The innovative nonthermal ozonation method is beneficial as it is cost-effective, chemical-free, and eco-friendly, as well as easy to use. However, ozone application in the meat industry is challenging because of its strong oxidative power, which might cause damage to the meat’s cellular proteins and fatty acids. Moreover, ozone is quite unstable, with even exposure to light potentially degrading it; hence, it cannot be stored [40]. Furthermore, ozone requires on-site generation, thus cutting the cost of control of chemical production. Ozone is water-insoluble; special mixers are therefore required to solubilize it, which also limits ozone application for the surface disinfection of fresh fruit and packaged food compared to microbial inactivation within the food samples. Furthermore, in comparison to other disinfection processes, the installation of ozone technology is highly complicated and demands a large capital investment. All these disadvantages limit ozone application in food industries. For that reason, further research is needed to overcome these limitations, as well as expand ozone technology utilization in the food industry.

    2.2. High Hydrostatic Pressure (HHP)

    HHP is a major trend in the food industry nowadays in terms of clean label technology. It is the most modern method of increasing the shelf stability of food products [41][42]. HHP is a response to the challenges faced by the industry and provides a competitive advantage, which is undoubtedly worth implementing sooner rather than later. According to Lee et al. [43], global revenues from the high-pressure food protection (i.e., HHP) market amounted to USD 1055 million in 2019 and will reach USD 2123 million in 2025, with a compound annual growth rate of 12.34% from 2021–2025. HHP can achieve food safety, inactivate pathogens, such as Salmonella, Listeria, and E. coli, and prevent recontamination, seeing as the packed product is virtually impossible to recontaminate. HHP reduces microorganisms or eliminates them and/or reduces chemical preservatives. Table 2 summarizes the range of parameters used in HHP to decontaminate meat and meat products. In general, HHP (a single step at 86,000 psi for 3 min) as a clean label (no preservatives) technology was able to effectively double the shelf-life of meat products, with the control product lasting for about 30 days compared to 60 days for the HHP product, concerning pathogen control.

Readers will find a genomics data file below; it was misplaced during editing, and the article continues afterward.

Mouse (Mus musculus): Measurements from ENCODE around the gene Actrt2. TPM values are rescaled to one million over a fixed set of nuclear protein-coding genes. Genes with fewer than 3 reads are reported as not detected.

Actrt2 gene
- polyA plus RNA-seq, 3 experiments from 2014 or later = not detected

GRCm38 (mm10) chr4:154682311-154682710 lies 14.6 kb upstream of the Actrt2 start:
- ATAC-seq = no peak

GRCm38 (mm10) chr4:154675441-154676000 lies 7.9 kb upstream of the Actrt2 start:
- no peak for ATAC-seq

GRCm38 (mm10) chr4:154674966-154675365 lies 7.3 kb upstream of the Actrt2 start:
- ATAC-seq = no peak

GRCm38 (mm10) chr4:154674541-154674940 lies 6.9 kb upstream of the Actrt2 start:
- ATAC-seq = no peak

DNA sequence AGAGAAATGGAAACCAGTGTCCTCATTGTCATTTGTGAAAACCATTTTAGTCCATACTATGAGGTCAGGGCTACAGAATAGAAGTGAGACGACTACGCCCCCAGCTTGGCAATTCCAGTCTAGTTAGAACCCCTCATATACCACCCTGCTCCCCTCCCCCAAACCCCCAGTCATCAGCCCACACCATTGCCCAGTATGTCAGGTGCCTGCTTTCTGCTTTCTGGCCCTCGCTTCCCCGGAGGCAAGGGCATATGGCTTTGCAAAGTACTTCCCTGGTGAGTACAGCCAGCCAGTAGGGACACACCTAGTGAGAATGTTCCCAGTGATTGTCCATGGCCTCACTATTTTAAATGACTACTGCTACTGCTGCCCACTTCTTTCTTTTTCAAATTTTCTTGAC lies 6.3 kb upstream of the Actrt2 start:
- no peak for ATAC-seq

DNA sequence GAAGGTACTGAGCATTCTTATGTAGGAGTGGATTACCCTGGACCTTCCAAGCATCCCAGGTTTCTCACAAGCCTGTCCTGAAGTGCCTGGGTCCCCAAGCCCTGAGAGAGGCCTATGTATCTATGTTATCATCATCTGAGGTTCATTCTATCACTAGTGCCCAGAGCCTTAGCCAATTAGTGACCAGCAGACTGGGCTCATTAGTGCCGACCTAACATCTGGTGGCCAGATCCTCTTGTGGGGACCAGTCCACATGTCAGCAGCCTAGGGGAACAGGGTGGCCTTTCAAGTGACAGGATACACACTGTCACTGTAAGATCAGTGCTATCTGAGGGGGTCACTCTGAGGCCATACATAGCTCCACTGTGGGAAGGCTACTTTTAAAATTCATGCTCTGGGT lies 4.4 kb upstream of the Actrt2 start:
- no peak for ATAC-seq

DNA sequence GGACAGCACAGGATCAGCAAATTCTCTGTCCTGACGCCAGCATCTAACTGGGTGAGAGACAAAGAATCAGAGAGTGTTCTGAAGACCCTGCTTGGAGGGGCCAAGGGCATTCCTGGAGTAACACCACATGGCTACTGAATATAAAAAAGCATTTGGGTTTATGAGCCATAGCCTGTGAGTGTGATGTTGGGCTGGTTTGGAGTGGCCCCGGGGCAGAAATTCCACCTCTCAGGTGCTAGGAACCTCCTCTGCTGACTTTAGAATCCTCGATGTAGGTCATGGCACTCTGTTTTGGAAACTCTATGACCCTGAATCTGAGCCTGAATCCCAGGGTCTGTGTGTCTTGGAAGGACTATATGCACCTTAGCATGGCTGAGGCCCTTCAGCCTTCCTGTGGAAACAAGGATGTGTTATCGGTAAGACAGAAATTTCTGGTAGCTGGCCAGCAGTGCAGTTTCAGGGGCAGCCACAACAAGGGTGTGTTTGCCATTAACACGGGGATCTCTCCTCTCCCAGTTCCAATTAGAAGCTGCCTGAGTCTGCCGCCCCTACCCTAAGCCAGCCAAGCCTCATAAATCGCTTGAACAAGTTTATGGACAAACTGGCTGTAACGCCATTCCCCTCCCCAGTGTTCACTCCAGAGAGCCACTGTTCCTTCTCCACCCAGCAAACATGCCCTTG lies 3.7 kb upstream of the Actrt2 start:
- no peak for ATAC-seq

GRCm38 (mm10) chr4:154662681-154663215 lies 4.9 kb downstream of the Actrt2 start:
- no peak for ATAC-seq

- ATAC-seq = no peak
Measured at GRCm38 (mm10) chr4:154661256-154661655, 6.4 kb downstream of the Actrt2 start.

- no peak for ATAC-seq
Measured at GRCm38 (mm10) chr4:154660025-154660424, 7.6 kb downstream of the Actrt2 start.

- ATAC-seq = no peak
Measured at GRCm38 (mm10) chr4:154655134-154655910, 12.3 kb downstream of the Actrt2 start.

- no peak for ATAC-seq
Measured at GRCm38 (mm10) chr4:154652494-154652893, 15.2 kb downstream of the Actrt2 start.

Table 2. HHP applications to decontaminate meat and meat products.
    Although the microbiological quality of poultry meat depends on several critical factors such as the physiological status of an animal, temperature, and other conditions during slaughter, HPP (for 10 min at 500 MPa) inhibited Salmonella ser. Enteritidis during 12 °C storage (0.48 log CFU/g) and extended the shelf-life of the chicken meat by 6 to 12 days [44]. Moreover, the population of Salmonella ser. Enteritidis remained below or near the detection limit during storage at 4 °C. According to the authors, the inactivation of Salmonella in HHP-treated samples was highly related to the product (raw material), as well as to the strains of Salmonella being inoculated. As compared to the control samples, HHP-treated samples showed unpredictable changes in the distribution and survival of the Salmonella strains at different inoculum levels and storage temperatures [44]. These results highlighted a potential mechanism involving the ecological modification of the food microbiota via different treatment conditions, which is crucial for designing and applying a new or different technology in the food industry.
    HHP (applied for 5 min at 400 MPa and 1 min at 500 MPa) not only lowered Salmonella spp. (>3 log units) populations in frozen fillets of chicken but also improved the color and texture profile, as compared to the control samples [45]. However, HHP at increased pressure (600 MPa) flattened and deformed the cells while increasing the holding times (5 min) and elongating the cellular tissues. Although changes in the textural profile of meat depend on the protein system, rigor state, and processing parameters (i.e., temperature, pressure level, and time), researchers have observed an increase in firmness and work area for the HHP-treated cooked chicken breast fillets, as compared to the control [45]. Additionally, no significant differences were found between Salmonella spp. counts for pressurized samples treated for 1 and 3 min and among the treatments of 5, 7 and 9 min, which indicated the fact that HHP treatments quickly destroy sensitive cells, while the remaining cells produce stress adaptation and higher resistance [45].

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      Roobab, U.; Chacha, J.S.; Abida, A.; Rashid, S.; Madni, G.M.; Lorenzo, J.M.; Zeng, X.; Aadil, R.M. Nonthermal Decontamination of Raw and Processed Meat. Encyclopedia. Available online: https://encyclopedia.pub/entry/25654 (accessed on 30 January 2023).
      Roobab U, Chacha JS, Abida A, Rashid S, Madni GM, Lorenzo JM, et al. Nonthermal Decontamination of Raw and Processed Meat. Encyclopedia. Available at: https://encyclopedia.pub/entry/25654. Accessed January 30, 2023.
      Roobab, Ume, James S. Chacha, Afeera Abida, Sidra Rashid, Ghulam Muhammad Madni, Jose Manuel Lorenzo, Xin-An Zeng, Rana Muhammad Aadil. "Nonthermal Decontamination of Raw and Processed Meat," Encyclopedia, https://encyclopedia.pub/entry/25654 (accessed January 30, 2023).
      Roobab, U., Chacha, J.S., Abida, A., Rashid, S., Madni, G.M., Lorenzo, J.M., Zeng, X., & Aadil, R.M. (2022, July 29). Nonthermal Decontamination of Raw and Processed Meat. In Encyclopedia. https://encyclopedia.pub/entry/25654
      Roobab, Ume, et al. ''Nonthermal Decontamination of Raw and Processed Meat.'' Encyclopedia. Web. 29 July, 2022.